What we’re following: Judge throws out AZ voucher backers' lawsuit and teens create prosthesis to help disabled first-grader - AZEdNews
Sections    Friday March 31st, 2023

What we’re following: Judge throws out AZ voucher backers’ lawsuit and teens create prosthesis to help disabled first-grader

Students In A Classroom Taking Items Out Of Paper Bags And Describing Them. Photo Courtesy Flickr And The U.S Department Of Education.

A Maricopa County Superior Court judge threw out a lawsuit seeking to invalidate a voter referendum for the November ballot that is preventing the new expansion of Arizona’s school voucher law from taking effect, saying that voucher backers have no right to sue the grassroots group of parents and teachers who collected signatures to block the law, reports The Associated Press.

The Northwest Arkansas Democrat-Gazette reports that students in a high school STEM program created a specially fitted bike handlebar that helps a first-grader whose arm stops where her wrist would be to better steer her bike.

Flagstaff High School’s culinary arts team competed against students from Payson, Chinle and Ganado high schools in making a standing, molded cucumber salad with vinaigrette and a French rolled omelet to get ready for their competition season that starts in February and runs through April, according to the Arizona Daily Sun. These competitions can help students earn full-ride scholarships to some of the most prestigious culinary schools in the U.S.

The [Re] Build America’s School Infrastructure Coalition is asking President Donald Trump to commit to spending $100 billion over the next 10 years to repair crumbling K-12 public school buildings across the nation while creating 1.8 million jobs in rural urban and suburban communities, reports Education Week.

Cronkite News reports that dance therapy at the Innerdancer Performing Arts program is helping a Phoenix teenager with dyspraxia, a disorder affecting movement and coordination, develop the motor skills she needs to perform in The Nutcracker as well as the dexterity needed to pick up a cup, button a jacket or maintain her balance while walking.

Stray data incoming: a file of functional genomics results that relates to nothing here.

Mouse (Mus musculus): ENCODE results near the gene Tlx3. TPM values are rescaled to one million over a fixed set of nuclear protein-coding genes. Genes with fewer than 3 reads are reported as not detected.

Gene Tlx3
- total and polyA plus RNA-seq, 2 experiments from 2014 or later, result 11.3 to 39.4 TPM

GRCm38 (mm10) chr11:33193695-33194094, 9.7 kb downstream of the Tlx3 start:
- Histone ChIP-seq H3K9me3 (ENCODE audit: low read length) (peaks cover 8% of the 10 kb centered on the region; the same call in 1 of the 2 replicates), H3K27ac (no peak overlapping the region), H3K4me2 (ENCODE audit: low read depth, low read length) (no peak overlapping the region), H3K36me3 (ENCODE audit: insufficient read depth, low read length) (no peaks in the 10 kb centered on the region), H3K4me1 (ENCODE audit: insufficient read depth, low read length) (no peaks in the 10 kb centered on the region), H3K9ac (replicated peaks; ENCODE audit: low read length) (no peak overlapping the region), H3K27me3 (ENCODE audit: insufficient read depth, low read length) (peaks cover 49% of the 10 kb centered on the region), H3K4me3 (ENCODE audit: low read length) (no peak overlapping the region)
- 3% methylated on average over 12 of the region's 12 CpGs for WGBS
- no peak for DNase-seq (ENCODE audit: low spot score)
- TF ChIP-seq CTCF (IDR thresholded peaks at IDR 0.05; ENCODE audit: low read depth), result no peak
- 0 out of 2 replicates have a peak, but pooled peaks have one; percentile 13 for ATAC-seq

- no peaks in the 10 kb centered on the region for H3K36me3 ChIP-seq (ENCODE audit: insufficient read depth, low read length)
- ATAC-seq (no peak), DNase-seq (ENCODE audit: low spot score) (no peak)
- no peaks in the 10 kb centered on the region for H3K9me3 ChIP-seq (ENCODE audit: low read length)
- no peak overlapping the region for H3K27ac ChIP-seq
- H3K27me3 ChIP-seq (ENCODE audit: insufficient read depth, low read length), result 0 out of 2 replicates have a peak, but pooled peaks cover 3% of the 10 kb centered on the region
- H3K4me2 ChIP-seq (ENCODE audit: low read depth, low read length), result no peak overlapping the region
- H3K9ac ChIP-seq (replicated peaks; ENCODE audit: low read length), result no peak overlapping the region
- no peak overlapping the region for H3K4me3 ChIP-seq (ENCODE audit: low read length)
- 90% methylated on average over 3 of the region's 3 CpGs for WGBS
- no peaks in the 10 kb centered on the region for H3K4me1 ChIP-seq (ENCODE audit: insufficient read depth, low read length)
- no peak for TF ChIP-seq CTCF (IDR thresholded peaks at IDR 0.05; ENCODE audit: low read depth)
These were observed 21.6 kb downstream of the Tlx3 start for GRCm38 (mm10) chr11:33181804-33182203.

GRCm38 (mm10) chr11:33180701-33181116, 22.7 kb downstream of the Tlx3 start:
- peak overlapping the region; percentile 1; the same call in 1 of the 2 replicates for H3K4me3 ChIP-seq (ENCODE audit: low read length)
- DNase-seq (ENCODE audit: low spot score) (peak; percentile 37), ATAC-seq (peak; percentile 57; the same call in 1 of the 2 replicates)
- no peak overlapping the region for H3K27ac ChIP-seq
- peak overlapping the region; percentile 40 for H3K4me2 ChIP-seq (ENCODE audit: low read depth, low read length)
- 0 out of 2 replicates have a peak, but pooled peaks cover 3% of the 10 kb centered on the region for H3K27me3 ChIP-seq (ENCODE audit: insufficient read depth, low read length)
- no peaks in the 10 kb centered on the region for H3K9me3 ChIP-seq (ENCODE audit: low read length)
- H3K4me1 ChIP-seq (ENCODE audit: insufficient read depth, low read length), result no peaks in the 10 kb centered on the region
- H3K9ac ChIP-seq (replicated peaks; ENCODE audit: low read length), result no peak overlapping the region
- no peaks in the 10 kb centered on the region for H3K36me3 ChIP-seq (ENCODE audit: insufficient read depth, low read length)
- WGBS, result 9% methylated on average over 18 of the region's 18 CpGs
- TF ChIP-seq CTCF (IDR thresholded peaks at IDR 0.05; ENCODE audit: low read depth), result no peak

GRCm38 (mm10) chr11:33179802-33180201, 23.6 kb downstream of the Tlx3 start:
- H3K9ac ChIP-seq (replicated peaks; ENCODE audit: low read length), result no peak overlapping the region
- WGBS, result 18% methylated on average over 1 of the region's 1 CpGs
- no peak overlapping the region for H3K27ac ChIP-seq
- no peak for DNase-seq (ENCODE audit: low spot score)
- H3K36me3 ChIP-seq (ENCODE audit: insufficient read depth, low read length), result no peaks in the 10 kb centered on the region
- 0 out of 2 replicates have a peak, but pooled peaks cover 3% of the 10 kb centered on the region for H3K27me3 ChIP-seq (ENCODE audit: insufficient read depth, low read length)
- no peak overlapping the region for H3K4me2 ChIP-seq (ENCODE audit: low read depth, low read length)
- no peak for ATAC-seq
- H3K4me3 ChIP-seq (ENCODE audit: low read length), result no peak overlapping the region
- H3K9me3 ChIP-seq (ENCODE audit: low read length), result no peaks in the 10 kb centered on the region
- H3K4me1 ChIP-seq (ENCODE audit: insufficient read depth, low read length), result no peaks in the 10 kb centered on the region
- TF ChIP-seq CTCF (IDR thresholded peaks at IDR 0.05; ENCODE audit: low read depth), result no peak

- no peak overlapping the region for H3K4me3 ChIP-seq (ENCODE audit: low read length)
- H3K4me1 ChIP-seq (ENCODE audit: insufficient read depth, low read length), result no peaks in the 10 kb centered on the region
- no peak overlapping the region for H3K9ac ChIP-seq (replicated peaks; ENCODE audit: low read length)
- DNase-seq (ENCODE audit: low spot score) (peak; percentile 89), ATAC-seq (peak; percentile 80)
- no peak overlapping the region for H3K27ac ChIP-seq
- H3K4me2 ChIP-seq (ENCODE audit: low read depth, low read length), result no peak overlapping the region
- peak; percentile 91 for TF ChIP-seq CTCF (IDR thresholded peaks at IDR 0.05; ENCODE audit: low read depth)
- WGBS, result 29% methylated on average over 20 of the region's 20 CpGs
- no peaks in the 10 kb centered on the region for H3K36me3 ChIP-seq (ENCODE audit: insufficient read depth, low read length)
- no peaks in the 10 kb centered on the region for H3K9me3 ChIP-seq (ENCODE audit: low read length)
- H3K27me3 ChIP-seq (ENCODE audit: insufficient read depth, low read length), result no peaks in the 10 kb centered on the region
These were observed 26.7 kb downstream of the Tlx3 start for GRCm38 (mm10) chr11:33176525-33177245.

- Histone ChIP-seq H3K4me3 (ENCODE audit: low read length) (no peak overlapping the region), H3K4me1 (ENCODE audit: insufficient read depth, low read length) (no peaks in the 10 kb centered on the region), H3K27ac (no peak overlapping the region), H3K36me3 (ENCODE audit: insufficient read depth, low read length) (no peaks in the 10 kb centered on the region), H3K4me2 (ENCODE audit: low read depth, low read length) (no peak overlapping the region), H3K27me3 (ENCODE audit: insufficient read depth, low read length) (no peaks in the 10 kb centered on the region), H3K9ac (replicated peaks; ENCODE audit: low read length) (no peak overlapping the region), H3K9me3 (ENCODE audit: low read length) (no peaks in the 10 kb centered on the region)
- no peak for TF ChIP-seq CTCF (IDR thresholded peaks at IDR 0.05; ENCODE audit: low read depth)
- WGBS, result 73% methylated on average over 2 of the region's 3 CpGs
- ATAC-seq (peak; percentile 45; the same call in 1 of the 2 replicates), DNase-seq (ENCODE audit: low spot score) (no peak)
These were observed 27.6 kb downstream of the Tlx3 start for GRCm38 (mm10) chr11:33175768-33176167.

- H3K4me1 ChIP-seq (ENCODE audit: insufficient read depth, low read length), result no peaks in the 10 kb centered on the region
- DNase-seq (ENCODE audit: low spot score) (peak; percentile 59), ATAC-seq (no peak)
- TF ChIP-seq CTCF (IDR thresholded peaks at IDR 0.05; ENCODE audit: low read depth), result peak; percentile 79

A Tennessee teen whose antibullying video reached a half-million viewers in a week was told by her principal she faced two days of in-school suspension for breaking school rules in the process of making a video after a fellow student took her life earlier this school year, according to the International Business Times.

Arizona high school students may get some online help to prepare to take the SAT or ACT tests, but the measure passed without dissent by the Arizona Legislature’s House Education Committee faces an uncertain future because of it’s $800,000 price tag, said Capitol Media Services.

Half of today’s college students report taking no personal finance education in high school and less than half plan to take such a course in college, which may contribute to the 4.5 million Americans in default on more than $75 billion in federal student loans, according to an article in The Hill.

When Slow Food Prescott, high school culinary arts students, several organizations and students at Mountain Oak Charter School created a meal of corn-and-squash tamales, Tohono O’Odham traditional tepary bean stew and cushaw squash pudding cake, they showed how making meals based on local foods can become learning opportunity, according to the Prescott Valley Tribune.

Baltimore Polytechnic Institute high school students are learning more about STEM while nurturing plants in the schools aquaponic lab and raising fish, according to  The Baltimore Sun.